When we are on retreat together - we are not on escape. For one thing, the places and the people we have left behind will be there for us again on our return; and for another thing, we are ourselves here, and we cannot escape from ourselves. We are in a similar position to the philosopher and broadcaster Alain de Botton who with characteristic wit described his dilemma on a Caribbean cruise,

I found a deck chair at the edge of the sea. I could hear small lapping sounds beside me, as if a kindly monster was taking discreet sips of water from a large goblet. A few birds were waking up and beginning to career through the air in matinal excitement. Behind me, the raffia roofs of the hotel bungalows were visible through gaps in the trees. Before me was a view that I recognized from the brochure: the beach stretched away in a gentle curve towards the tip of the bay, behind it were jungle-covered hills, and the first row of coconut trees inclined irregularly towards the turquoise sea, as though some of them were craning their necks to catch a better angle of the sun.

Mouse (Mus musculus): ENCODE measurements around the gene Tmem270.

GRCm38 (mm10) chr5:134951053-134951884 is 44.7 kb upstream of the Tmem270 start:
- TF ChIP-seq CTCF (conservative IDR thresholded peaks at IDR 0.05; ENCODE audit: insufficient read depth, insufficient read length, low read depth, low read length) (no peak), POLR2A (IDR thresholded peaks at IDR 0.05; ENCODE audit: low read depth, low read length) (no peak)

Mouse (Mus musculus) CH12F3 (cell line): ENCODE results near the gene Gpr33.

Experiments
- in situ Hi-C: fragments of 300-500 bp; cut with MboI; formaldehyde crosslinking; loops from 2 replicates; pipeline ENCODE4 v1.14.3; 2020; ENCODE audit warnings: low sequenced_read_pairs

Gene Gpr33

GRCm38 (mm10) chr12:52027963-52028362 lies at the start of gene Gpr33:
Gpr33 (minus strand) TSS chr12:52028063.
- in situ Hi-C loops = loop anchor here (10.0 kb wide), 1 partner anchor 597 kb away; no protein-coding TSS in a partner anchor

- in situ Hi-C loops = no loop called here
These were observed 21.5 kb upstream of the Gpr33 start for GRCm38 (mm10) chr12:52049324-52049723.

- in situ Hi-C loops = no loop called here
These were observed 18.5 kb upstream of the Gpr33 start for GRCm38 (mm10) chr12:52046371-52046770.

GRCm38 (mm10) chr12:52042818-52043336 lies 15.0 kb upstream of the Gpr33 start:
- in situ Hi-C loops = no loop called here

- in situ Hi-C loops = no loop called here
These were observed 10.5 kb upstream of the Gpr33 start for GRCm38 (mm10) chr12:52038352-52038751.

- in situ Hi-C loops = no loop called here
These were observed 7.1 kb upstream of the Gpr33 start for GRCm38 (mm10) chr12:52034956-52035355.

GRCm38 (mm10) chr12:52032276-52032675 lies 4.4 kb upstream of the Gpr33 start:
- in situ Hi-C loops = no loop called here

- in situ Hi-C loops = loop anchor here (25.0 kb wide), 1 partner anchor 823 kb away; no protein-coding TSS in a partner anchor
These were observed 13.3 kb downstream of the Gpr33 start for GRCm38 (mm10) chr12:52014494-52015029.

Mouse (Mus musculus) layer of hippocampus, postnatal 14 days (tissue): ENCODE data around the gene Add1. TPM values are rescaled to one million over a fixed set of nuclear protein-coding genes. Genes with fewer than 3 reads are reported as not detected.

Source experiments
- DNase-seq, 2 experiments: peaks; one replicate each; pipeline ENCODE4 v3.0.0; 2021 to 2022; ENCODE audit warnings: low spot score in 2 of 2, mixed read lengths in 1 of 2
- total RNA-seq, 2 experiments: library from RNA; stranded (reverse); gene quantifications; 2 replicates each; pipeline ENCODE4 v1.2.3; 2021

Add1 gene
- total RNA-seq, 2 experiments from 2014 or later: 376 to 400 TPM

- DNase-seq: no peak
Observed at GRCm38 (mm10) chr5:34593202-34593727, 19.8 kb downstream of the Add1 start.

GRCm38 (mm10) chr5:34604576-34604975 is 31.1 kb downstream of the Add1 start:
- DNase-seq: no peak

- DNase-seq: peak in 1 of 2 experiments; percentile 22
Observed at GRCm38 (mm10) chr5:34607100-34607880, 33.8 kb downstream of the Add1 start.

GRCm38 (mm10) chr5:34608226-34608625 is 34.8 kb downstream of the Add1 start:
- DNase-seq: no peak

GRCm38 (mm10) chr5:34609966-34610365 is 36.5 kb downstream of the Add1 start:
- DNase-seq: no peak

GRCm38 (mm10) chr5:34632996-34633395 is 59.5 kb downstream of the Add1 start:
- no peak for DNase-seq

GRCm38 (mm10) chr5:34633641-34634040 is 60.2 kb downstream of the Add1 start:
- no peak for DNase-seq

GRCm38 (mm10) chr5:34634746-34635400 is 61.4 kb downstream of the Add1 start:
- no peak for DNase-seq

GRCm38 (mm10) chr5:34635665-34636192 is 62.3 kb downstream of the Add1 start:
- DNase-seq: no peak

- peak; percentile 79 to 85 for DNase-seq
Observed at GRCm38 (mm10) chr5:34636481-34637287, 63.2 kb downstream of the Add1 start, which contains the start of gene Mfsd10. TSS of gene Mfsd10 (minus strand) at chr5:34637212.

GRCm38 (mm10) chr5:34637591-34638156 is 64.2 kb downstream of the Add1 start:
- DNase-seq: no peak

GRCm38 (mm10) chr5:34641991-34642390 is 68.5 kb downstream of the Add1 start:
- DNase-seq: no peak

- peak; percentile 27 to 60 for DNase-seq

Yet this description only imperfectly reflects what occurred within me that morning, for my attention was in truth far more fractured and confused than the foregoing paragraphs suggest. I may have noticed a few birds careering through the air in matinal excitement, but my awareness of them was weakened by a number of other, incongruous and unrelated elements, among these, a sore throat that I had developed during the flight, a worry at not having informed a colleague that I would be away, a pressure across both temples and a rising need to visit the bathroom. A momentous but until then overlooked fact was making its first appearance: that I had inadvertently brought myself with me to the island.